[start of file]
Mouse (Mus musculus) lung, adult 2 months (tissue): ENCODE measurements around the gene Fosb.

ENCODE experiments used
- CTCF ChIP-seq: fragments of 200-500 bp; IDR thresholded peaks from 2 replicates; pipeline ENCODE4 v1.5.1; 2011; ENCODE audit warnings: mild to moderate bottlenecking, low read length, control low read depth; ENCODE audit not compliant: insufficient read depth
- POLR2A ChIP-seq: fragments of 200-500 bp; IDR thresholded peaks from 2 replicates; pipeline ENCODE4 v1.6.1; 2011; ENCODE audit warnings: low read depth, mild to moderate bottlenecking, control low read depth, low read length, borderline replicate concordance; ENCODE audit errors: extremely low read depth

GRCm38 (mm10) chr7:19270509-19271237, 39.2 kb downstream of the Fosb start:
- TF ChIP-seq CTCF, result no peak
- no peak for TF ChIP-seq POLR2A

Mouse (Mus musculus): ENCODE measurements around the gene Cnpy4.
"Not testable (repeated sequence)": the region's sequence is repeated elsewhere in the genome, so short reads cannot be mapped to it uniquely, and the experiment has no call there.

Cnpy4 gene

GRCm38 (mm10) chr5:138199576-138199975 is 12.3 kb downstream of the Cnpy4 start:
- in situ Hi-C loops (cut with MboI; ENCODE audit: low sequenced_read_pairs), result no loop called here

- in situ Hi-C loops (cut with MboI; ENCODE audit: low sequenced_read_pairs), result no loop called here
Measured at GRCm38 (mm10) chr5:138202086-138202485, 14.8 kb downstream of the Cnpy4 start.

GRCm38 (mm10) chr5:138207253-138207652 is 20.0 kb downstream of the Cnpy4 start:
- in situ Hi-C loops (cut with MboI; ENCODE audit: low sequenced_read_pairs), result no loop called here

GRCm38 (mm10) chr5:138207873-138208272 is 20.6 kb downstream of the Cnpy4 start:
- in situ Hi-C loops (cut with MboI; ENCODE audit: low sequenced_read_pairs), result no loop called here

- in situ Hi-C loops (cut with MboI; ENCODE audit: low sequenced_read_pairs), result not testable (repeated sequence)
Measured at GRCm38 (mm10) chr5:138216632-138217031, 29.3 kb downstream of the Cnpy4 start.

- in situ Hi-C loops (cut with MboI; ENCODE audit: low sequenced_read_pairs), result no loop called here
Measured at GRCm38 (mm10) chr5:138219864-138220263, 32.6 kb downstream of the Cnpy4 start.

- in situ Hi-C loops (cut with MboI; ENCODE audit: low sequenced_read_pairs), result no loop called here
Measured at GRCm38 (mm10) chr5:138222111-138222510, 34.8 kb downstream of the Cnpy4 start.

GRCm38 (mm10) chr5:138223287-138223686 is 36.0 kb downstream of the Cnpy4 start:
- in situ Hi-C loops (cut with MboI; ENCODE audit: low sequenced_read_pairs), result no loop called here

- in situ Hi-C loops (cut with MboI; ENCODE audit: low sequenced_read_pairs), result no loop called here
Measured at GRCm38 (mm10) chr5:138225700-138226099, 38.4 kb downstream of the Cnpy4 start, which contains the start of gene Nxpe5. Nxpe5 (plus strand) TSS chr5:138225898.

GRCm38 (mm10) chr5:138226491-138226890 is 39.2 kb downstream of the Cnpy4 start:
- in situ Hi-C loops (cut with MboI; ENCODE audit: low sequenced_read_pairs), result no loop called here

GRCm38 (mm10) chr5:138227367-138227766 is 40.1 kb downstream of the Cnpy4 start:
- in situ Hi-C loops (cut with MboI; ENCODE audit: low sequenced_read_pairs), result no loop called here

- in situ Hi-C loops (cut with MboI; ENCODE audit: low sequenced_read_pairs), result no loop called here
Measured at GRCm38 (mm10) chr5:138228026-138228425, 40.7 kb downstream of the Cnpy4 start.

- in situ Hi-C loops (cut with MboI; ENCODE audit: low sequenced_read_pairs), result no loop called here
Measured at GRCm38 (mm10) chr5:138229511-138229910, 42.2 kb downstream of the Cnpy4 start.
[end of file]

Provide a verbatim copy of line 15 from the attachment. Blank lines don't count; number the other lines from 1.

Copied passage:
GRCm38 (mm10) chr5:138207253-138207652 is 20.0 kb downstream of the Cnpy4 start: